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Sandora TJ, Fung M, Melvin P, Graham DA, Rangel SJ. National Variability and Appropriateness of Surgical Antibiotic Prophylaxis in US Children’s Hospitals. JAMA Pediatr. 2016;170(6):570–576. doi:https://doi.org/10.1001/jamapediatrics.2016.0019
Appropriate use of surgical antibiotic prophylaxis (AP) reduces surgical site infection rates, but prior data suggest variability in use patterns.
To assess national variability and appropriateness of AP in pediatric surgical patients.
Design, Setting, and Participants
Retrospective cohort study of 31 freestanding children’s hospitals in the United States using administrative data from 2010-2013. The study included 603 734 children younger than 18 years who underwent one of the 45 most commonly performed operations.
Receipt of surgical AP.
Main Outcomes and Measures
Primary outcomes included procedure- and hospital-specific rates of AP use and appropriateness of use based on clinical guidelines and consensus statements. We also assessed rates of Clostridium difficile infection and potential allergic reactions (using epinephrine administration as a surrogate event) after AP receipt.
Of the 603 734 eligible patients, the mean (SD) patient age was 4.8 (4.4) years and 384 571 (63.7%) were boys. For the 671 255 operations evaluated, AP was administered for 348 119 (52%) of procedures. Intrahospital variation in AP use by procedure ranged from 11.5% to 100% (median, 78.1%). Overall, AP use was considered appropriate for 64.6% of cases. Appropriate use of AP by hospital varied from 47.3% to 84.4% with large variability by procedure within each hospital. For procedures for which AP was indicated, the median rate of appropriate use by hospital was 93.8%; however, for procedures for which AP was not indicated, the median rate of appropriate use by hospital was 52.0%. The odds of C difficile infection and epinephrine administration were significantly higher among children who received AP (odds ratio, 3.34; 95% CI, 1.66-6.73 and odds ratio 1.97; 95% CI, 1.92-2.02; respectively).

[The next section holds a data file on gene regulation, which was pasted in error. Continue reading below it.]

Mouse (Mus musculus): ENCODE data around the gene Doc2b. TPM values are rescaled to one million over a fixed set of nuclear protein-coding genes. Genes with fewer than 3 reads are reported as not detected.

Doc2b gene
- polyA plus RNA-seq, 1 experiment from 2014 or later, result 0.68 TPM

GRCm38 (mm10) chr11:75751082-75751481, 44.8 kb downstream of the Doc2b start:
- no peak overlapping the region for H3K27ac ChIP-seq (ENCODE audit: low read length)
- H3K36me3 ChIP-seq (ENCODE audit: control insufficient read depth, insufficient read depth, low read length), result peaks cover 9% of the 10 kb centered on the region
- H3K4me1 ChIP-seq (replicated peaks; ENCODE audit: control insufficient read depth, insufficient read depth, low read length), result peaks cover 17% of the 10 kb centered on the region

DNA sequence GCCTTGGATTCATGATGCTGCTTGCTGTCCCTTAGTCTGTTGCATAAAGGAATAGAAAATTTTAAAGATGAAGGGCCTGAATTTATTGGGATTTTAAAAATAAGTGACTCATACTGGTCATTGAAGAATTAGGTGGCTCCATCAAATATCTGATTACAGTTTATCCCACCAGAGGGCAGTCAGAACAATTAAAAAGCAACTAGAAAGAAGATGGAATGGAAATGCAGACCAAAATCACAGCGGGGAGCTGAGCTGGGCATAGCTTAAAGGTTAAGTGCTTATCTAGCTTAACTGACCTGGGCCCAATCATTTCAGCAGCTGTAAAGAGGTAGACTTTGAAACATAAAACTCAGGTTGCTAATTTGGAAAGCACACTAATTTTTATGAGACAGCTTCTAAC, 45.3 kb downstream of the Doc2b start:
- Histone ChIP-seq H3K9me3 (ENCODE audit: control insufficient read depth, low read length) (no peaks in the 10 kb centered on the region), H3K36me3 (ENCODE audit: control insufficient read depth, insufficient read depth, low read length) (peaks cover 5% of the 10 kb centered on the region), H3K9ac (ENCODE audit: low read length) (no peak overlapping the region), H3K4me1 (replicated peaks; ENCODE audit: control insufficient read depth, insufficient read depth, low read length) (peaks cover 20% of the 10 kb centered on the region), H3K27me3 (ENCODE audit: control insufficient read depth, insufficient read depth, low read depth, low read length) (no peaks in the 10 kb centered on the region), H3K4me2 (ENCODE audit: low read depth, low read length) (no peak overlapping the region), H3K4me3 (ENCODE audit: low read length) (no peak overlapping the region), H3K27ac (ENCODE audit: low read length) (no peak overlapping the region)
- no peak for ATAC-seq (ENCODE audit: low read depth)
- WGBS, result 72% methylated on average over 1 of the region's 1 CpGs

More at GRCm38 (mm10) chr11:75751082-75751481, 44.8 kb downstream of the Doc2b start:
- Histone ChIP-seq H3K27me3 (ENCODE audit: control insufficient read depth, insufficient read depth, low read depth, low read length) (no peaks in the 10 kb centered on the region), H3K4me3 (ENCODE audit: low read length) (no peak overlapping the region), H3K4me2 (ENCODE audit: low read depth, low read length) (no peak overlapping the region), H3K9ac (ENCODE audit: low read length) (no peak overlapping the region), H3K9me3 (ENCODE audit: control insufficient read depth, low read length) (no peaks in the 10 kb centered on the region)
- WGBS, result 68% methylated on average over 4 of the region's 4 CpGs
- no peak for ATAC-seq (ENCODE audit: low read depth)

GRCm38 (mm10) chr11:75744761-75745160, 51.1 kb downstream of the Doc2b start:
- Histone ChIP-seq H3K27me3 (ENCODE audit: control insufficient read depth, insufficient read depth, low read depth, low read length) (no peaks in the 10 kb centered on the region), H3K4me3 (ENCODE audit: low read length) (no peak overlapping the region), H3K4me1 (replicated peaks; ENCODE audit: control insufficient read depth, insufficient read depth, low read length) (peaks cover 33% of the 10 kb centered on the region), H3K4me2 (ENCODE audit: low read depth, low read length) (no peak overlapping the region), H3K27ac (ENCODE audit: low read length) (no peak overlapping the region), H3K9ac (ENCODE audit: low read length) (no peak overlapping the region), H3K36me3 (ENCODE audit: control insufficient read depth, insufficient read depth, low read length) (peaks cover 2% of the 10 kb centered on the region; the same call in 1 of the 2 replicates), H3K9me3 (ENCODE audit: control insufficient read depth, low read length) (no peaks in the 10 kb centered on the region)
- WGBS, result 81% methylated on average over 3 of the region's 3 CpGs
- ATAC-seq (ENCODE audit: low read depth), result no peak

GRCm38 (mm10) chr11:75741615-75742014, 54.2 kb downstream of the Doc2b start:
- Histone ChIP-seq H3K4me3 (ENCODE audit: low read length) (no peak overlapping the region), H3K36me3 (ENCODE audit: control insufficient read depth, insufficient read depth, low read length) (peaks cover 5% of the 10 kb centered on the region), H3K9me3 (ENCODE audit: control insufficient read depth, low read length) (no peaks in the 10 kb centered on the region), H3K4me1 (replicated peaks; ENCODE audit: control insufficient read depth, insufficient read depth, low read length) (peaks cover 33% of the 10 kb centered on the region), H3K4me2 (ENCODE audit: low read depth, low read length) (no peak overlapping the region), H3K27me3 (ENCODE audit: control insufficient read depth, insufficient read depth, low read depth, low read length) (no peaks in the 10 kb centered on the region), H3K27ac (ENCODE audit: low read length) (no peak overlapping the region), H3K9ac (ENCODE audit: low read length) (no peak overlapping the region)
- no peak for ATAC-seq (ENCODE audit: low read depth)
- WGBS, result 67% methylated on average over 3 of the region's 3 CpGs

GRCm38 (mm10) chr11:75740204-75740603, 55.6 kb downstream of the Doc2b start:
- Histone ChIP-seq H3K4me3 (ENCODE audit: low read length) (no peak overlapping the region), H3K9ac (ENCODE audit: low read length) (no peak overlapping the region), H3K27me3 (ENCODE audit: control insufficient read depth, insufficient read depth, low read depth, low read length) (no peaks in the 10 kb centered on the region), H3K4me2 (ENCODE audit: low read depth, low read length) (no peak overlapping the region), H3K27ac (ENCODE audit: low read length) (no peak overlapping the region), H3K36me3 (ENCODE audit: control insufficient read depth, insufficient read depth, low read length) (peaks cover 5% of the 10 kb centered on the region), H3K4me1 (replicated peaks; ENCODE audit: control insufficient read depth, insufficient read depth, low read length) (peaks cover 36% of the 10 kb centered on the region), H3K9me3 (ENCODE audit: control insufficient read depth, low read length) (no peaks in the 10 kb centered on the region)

Conclusions and Relevance
There is substantial national variability in the overall and appropriate use of AP for the most commonly performed operations in children both at a procedure and hospital level. A high proportion of AP use is inappropriate, potentially exposing many children to avoidable adverse events. Urgent attention should be directed to efforts to standardize the use of surgical AP in pediatrics.
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